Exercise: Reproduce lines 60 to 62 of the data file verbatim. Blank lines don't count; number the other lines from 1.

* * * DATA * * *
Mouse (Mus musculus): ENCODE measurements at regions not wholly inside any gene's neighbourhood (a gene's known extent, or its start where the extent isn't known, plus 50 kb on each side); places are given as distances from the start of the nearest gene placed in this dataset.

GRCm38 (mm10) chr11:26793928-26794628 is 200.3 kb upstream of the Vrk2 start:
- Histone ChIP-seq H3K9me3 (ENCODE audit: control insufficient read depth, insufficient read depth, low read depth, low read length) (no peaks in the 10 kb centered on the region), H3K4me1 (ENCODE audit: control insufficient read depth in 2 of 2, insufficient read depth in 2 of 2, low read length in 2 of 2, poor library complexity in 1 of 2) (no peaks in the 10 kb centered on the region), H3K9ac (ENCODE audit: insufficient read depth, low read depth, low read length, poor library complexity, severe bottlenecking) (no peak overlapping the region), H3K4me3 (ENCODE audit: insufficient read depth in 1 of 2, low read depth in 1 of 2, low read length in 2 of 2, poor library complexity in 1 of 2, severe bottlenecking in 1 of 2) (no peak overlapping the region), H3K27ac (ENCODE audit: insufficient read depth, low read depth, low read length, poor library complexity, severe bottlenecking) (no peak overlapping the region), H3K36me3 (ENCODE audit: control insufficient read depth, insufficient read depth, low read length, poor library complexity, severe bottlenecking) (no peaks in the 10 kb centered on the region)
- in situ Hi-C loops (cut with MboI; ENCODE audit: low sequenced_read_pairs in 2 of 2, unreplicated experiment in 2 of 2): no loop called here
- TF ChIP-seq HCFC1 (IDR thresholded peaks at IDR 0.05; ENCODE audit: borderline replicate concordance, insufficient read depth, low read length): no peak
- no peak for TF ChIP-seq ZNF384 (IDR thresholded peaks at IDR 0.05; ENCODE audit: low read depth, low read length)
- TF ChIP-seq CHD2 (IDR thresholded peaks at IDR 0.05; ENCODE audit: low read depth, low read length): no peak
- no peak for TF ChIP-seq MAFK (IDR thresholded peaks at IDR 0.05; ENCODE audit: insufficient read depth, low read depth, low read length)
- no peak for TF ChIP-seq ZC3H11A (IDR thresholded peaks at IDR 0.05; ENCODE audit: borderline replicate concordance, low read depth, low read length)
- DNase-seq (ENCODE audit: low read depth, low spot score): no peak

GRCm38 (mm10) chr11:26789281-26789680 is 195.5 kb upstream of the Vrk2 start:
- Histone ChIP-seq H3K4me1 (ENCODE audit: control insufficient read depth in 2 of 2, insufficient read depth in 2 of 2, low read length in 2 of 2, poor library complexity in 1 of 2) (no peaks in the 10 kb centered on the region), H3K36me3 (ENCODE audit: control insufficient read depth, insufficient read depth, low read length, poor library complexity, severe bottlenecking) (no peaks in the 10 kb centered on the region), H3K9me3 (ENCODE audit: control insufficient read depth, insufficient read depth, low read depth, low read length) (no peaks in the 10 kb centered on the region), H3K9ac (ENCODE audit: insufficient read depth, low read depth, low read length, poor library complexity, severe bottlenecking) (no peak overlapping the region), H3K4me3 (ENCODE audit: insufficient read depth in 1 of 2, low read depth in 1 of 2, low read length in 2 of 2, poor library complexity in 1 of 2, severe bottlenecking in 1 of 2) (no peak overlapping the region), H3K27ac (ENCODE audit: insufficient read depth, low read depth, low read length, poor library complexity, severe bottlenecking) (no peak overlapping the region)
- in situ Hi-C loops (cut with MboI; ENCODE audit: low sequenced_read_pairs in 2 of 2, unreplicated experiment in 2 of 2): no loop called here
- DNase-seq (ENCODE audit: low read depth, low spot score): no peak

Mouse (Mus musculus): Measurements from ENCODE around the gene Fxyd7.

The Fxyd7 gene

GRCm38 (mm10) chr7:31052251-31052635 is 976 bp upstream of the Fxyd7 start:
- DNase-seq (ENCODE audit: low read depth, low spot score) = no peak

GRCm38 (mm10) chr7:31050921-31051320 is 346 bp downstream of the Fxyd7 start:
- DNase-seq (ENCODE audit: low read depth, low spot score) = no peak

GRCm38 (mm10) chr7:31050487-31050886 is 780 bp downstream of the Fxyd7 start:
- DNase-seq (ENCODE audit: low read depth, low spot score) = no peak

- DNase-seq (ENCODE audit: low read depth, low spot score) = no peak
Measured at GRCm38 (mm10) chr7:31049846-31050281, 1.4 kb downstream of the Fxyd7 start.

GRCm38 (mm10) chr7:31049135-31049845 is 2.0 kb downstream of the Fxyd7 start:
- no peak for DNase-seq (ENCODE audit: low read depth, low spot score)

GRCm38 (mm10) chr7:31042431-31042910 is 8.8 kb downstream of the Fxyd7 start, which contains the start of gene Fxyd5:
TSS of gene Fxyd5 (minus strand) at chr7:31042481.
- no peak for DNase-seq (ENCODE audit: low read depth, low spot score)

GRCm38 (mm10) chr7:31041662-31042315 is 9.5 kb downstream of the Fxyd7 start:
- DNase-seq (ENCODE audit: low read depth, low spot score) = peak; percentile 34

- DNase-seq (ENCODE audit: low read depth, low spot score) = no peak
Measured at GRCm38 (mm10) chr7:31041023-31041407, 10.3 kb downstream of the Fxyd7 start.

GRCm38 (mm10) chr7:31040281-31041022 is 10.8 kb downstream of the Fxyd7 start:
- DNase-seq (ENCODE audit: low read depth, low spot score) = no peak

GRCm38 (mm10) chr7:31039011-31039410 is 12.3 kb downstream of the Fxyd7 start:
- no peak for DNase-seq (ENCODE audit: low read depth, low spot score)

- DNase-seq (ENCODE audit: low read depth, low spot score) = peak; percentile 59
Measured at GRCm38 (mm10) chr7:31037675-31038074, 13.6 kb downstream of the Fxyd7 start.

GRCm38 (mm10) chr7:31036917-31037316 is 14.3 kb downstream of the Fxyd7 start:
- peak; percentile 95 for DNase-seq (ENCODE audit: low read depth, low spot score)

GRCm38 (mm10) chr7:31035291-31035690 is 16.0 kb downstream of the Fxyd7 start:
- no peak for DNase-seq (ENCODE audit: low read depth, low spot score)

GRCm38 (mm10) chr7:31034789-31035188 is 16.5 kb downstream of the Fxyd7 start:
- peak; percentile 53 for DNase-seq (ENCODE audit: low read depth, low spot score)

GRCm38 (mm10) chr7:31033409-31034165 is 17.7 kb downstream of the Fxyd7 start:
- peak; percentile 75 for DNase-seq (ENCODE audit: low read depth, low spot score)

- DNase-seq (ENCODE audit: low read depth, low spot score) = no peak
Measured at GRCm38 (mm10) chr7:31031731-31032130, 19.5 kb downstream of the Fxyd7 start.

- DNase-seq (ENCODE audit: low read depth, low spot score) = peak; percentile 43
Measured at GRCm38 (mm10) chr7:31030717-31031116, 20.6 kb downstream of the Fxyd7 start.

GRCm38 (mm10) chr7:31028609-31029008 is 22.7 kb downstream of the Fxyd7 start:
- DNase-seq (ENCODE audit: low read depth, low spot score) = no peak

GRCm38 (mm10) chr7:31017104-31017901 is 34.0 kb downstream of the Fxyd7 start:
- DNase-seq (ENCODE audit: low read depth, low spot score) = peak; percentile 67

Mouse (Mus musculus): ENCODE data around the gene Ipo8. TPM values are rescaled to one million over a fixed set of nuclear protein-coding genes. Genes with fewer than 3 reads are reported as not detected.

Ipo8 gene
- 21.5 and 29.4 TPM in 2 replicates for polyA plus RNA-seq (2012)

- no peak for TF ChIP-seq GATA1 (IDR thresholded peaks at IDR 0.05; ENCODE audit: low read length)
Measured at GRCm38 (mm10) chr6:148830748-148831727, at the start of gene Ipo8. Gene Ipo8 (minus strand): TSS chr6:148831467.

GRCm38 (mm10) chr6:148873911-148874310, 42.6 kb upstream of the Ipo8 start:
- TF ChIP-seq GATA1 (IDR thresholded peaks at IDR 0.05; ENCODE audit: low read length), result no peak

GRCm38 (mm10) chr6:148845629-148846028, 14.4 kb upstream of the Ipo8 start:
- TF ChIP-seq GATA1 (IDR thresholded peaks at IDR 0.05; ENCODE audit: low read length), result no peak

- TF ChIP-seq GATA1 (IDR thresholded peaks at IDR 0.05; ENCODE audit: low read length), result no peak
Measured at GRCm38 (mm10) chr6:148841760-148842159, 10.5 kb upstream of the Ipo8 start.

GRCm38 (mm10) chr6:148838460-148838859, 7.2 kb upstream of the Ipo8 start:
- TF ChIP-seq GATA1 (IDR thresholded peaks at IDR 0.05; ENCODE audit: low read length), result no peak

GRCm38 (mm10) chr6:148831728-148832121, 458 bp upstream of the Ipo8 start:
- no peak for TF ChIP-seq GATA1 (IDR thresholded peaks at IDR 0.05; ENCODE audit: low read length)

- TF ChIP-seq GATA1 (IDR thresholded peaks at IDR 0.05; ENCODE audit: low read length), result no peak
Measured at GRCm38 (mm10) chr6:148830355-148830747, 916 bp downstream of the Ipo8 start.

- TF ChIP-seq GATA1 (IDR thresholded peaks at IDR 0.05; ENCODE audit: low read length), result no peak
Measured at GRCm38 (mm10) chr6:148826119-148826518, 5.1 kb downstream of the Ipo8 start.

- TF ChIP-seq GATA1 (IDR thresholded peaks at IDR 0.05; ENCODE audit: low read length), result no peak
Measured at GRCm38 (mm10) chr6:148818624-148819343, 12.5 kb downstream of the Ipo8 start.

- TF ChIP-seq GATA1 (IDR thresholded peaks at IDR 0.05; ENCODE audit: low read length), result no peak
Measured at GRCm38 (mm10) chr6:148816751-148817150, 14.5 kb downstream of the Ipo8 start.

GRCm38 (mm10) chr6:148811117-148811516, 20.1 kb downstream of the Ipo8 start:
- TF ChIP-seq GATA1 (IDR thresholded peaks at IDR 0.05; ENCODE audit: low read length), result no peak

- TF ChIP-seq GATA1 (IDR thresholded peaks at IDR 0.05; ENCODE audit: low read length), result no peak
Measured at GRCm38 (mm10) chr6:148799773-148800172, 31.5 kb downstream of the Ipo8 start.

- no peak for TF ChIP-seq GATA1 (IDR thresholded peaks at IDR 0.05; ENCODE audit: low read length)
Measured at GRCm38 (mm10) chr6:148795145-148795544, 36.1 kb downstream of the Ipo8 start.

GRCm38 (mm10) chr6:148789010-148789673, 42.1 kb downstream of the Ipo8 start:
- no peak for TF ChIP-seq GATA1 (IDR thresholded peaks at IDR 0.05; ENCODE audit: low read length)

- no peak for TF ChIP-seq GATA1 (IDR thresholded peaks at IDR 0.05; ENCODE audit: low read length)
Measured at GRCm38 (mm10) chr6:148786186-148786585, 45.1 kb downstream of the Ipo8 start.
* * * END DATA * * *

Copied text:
Measured at GRCm38 (mm10) chr6:148830748-148831727, at the start of gene Ipo8. Gene Ipo8 (minus strand): TSS chr6:148831467.

GRCm38 (mm10) chr6:148873911-148874310, 42.6 kb upstream of the Ipo8 start:
- TF ChIP-seq GATA1 (IDR thresholded peaks at IDR 0.05; ENCODE audit: low read length), result no peak